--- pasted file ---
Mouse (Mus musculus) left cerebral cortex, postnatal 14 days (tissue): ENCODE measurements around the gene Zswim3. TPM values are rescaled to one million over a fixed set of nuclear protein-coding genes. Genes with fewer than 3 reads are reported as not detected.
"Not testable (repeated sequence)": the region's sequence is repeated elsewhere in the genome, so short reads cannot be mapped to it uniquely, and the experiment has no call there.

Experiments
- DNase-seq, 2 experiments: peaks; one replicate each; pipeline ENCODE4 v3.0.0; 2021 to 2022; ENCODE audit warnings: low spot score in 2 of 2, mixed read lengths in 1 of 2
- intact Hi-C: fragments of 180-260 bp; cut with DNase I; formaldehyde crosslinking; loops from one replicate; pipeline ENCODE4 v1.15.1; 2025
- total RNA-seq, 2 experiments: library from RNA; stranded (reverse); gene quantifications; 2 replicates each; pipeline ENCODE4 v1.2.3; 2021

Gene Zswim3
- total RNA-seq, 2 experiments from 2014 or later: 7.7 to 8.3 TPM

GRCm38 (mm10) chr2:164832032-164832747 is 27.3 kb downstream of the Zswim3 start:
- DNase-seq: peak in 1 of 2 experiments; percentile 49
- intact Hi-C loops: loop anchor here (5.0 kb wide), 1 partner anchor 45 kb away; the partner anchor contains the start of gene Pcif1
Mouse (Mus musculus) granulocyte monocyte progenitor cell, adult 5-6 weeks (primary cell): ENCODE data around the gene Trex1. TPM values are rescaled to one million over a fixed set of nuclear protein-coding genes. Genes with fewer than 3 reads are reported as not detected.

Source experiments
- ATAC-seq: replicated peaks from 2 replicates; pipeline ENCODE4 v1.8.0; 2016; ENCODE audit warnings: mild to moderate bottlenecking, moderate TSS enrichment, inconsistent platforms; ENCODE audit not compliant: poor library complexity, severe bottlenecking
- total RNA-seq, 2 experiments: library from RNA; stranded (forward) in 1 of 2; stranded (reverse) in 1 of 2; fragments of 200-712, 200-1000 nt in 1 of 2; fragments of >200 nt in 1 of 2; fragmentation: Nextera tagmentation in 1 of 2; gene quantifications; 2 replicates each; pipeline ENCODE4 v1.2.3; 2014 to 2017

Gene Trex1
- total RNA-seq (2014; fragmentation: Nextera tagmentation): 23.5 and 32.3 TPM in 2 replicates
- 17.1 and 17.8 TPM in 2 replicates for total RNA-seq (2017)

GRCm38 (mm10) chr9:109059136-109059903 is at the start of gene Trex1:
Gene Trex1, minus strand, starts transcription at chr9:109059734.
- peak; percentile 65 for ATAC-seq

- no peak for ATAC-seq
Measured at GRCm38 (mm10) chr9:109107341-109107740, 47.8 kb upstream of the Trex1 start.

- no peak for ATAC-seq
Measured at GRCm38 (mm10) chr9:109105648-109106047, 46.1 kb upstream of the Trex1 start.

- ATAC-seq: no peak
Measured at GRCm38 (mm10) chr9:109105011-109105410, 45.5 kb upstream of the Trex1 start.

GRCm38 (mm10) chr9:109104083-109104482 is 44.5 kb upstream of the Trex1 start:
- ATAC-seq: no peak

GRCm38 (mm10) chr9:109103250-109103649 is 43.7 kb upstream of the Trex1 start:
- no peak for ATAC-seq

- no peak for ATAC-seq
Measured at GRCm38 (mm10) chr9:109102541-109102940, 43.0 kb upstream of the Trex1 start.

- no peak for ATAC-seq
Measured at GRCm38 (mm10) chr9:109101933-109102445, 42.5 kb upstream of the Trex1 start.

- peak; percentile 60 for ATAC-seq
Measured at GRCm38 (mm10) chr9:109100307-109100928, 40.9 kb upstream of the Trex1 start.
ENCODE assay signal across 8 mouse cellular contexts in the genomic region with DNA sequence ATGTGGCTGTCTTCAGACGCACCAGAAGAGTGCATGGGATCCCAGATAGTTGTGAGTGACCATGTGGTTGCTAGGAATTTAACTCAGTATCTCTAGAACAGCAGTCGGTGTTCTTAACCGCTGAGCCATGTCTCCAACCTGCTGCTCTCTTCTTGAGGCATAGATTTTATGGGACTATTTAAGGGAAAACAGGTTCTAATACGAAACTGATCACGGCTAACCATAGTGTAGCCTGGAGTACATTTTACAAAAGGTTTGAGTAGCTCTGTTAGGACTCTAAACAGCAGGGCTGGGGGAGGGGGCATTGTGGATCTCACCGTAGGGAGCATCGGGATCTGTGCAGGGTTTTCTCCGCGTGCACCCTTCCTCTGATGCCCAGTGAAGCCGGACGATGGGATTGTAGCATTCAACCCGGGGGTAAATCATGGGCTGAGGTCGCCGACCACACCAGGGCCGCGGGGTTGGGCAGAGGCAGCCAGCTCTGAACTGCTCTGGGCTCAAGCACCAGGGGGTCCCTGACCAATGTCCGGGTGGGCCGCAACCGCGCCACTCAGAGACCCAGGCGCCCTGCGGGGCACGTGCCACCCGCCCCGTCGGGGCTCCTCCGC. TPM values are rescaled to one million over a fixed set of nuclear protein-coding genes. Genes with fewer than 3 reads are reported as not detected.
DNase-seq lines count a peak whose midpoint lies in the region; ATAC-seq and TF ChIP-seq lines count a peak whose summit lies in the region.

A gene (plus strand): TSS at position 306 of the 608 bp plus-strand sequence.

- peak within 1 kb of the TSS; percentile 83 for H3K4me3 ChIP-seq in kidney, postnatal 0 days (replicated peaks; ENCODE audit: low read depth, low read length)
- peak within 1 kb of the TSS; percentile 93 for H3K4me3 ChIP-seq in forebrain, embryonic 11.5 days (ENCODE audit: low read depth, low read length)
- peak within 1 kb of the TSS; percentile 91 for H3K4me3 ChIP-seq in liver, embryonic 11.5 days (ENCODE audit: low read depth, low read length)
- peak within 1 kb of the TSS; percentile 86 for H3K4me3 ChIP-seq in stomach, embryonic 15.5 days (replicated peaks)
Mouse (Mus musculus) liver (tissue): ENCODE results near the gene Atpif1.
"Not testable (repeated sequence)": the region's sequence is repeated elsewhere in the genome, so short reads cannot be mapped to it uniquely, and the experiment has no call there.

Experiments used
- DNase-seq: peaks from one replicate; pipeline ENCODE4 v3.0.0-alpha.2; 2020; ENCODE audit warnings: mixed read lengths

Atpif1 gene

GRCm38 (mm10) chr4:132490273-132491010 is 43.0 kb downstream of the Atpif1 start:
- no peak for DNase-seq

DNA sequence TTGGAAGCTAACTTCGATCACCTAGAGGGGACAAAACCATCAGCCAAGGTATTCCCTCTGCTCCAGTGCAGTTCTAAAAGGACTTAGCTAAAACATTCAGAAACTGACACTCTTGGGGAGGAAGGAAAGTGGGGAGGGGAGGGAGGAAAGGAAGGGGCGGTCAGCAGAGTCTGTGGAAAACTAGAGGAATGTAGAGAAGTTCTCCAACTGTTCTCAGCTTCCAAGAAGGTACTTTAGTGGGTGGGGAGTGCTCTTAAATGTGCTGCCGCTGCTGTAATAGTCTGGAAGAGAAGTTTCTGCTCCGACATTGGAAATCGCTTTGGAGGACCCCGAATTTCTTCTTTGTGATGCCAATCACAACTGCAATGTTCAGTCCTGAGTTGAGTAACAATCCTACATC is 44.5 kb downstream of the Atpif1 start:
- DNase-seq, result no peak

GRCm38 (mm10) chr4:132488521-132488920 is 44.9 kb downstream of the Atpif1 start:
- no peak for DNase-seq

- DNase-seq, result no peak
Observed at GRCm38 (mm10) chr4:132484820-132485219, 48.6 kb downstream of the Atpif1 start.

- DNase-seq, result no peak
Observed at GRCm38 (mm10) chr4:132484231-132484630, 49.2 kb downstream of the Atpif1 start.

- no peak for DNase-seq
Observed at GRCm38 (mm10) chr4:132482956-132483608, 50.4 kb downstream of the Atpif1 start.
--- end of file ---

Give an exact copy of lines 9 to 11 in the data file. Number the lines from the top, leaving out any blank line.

GRCm38 (mm10) chr2:164832032-164832747 is 27.3 kb downstream of the Zswim3 start:
- DNase-seq: peak in 1 of 2 experiments; percentile 49
- intact Hi-C loops: loop anchor here (5.0 kb wide), 1 partner anchor 45 kb away; the partner anchor contains the start of gene Pcif1